Last Friday I have received a smartwatch and smart bracelet.
I am a little late to jump on the hype train, as these are my first “smart” products. The most straightforward ones to get first seemed the ones that you wear on your wrist, so I got these two.
If anyone is just as behind with the time as me, the idea behind smart products is that you can connect them to your smartphone, usually via Bluetooth or less commonly via Wi-Fi, and store and track your data by sharing it between the devices.
In this case, both devices have Bluetooth, which is used to connect to your smartphone. Both smart watch and the smart bracelet have arrived in their own boxes and with English instructions.
Let’s start with the smart watch.
The model number is GV68. The most common name that comes up is KingWear GV68, but there are also watches from Makibes and JSBP, which appear identical, so for the purpose of consistency let’s just call them GV68.
This smart watch is sold for around $45 USD. Let’s start with the battery time: with Bluetooth on it works for about 2.5 days with active use and Bluetooth pairing on, which lets you accept and make calls via the watch, read text messages, view the call history and track your physical activity. I am not exactly sure how long the watch works with Bluetooth off, but I estimate it at about a week of casual use.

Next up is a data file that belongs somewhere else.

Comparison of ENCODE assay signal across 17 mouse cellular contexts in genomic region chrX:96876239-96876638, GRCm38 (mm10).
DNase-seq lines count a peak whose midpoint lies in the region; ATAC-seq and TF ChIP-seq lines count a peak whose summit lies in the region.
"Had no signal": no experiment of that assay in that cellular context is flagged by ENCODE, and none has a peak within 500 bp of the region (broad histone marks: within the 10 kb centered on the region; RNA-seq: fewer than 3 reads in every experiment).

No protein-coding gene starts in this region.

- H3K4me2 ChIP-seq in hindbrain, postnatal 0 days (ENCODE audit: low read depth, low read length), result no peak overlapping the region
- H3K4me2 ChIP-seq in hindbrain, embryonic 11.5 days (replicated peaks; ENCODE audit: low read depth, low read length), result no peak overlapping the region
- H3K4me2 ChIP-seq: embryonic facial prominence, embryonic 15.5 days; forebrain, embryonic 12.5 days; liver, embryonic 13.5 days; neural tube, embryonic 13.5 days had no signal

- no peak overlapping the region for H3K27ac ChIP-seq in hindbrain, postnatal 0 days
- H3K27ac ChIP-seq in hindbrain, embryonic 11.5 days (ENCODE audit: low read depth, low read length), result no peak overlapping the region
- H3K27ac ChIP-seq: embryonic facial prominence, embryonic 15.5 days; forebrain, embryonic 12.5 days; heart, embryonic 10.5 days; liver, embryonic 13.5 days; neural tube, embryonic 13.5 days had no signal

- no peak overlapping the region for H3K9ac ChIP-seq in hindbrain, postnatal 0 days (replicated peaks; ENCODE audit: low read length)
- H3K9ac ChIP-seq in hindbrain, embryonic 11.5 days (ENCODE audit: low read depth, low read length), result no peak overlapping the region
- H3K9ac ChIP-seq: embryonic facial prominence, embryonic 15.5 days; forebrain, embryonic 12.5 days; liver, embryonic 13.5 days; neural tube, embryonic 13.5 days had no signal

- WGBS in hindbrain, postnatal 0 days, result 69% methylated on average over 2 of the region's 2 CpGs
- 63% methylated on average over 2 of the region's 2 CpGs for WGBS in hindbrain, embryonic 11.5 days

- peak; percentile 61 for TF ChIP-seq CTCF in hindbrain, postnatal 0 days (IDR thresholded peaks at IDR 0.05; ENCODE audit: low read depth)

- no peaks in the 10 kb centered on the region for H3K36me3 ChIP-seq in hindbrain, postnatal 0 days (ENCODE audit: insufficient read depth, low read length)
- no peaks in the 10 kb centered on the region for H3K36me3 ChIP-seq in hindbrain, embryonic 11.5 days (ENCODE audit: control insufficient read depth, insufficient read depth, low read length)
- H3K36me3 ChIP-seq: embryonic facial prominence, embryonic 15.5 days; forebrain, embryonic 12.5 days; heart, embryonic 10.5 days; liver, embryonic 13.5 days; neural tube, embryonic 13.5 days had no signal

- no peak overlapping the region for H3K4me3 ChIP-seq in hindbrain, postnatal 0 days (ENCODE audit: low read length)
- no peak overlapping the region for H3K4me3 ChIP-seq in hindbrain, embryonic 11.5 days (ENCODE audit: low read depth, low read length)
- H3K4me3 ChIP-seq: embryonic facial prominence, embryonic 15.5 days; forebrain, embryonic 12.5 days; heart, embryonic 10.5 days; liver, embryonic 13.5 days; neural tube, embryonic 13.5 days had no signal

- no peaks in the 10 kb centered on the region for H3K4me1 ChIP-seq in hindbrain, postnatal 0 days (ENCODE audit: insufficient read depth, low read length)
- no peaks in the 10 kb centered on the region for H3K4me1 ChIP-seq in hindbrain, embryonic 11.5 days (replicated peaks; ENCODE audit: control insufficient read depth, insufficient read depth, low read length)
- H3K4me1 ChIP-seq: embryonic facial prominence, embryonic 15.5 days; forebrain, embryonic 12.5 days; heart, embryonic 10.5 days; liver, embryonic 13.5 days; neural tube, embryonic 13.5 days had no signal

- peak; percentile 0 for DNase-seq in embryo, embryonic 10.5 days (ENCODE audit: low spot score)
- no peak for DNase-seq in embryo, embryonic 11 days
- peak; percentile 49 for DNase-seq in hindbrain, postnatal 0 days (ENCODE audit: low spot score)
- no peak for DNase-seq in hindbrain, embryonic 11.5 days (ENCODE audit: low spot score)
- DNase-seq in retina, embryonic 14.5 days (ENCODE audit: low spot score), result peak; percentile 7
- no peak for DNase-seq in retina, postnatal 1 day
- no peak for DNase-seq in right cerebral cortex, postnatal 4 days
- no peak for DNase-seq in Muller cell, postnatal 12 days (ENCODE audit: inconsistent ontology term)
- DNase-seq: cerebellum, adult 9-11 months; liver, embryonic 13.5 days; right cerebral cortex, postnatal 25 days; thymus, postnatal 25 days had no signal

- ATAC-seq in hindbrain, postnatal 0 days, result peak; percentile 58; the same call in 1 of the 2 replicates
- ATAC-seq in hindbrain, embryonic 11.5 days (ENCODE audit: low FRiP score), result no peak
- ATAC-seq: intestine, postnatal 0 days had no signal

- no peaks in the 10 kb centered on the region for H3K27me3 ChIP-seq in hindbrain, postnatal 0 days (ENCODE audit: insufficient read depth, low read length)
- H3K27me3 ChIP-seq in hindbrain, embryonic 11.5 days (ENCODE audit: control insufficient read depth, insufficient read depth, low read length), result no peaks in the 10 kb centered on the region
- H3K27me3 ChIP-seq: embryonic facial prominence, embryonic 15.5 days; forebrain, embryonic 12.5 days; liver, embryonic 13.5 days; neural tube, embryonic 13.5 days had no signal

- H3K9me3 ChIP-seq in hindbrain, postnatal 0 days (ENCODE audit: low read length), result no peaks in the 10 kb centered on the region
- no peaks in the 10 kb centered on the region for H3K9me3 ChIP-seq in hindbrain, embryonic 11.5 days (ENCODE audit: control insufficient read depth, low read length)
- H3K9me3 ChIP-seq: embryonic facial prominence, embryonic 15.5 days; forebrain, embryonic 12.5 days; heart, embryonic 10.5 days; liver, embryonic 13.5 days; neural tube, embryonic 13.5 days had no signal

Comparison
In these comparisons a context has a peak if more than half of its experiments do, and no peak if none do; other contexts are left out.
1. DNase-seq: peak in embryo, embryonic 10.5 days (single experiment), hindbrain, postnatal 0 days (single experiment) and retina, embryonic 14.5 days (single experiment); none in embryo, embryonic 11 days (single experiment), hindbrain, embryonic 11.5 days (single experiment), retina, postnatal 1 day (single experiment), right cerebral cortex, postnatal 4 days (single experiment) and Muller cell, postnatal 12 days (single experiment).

The watch has a touchscreen display to switch between the functions, and one manual button on the side to turn the display on and off. It will also power down the watch if you hold it for about 3 seconds.
The functions: here we have the standard stuff, like heart rate monitor, pedometer that counts your steps, as well as the distance walked, and calories burned.
There are 5 ways of the watch to display time: 4 digital and 1 analogue.
The watch has more functions, like a calculator, calendar, which unfortunately does not show events – only the actual days and dates, and my favourite function – the lost phone retrieval. But in order for it to work the phone needs to be paired with the watch and be within the reach of Bluetooth, so even though I appreciate the sentiment, it is not as useful as you would want it to be, but it can still come helpful if your phone is somewhere in an unknown location in the same room, which still happens to me pretty often. You can also take the pictures remotely on your phone’s camera using the watch.
Now let’s look at the smart bracelet.
It highly resembles Xiaomi Band 2, except for the button on the bottom.
The first thing that I noticed was the fact that the bracelet can turn on on its own when you put your hand up. This can be turned off, if needed, but I can’t see why you would because of how convenient that is. It weighs 7 grams, which is a quarter of an ounce. It may seem a lot to some people, but in terms of a smart bracelet it really isn’t.
The bracelet shows time, can track the distance walked, the length of your relocation, as well as your heartbeat and blood oxygen, and your blood pressure. All of that can be tracked via the app. You can also set the goal for the steps taken, and the app will evaluate your performance at the end of the day with an encouraging message.
Both the smartwatch and the bracelet came from GearBest.com.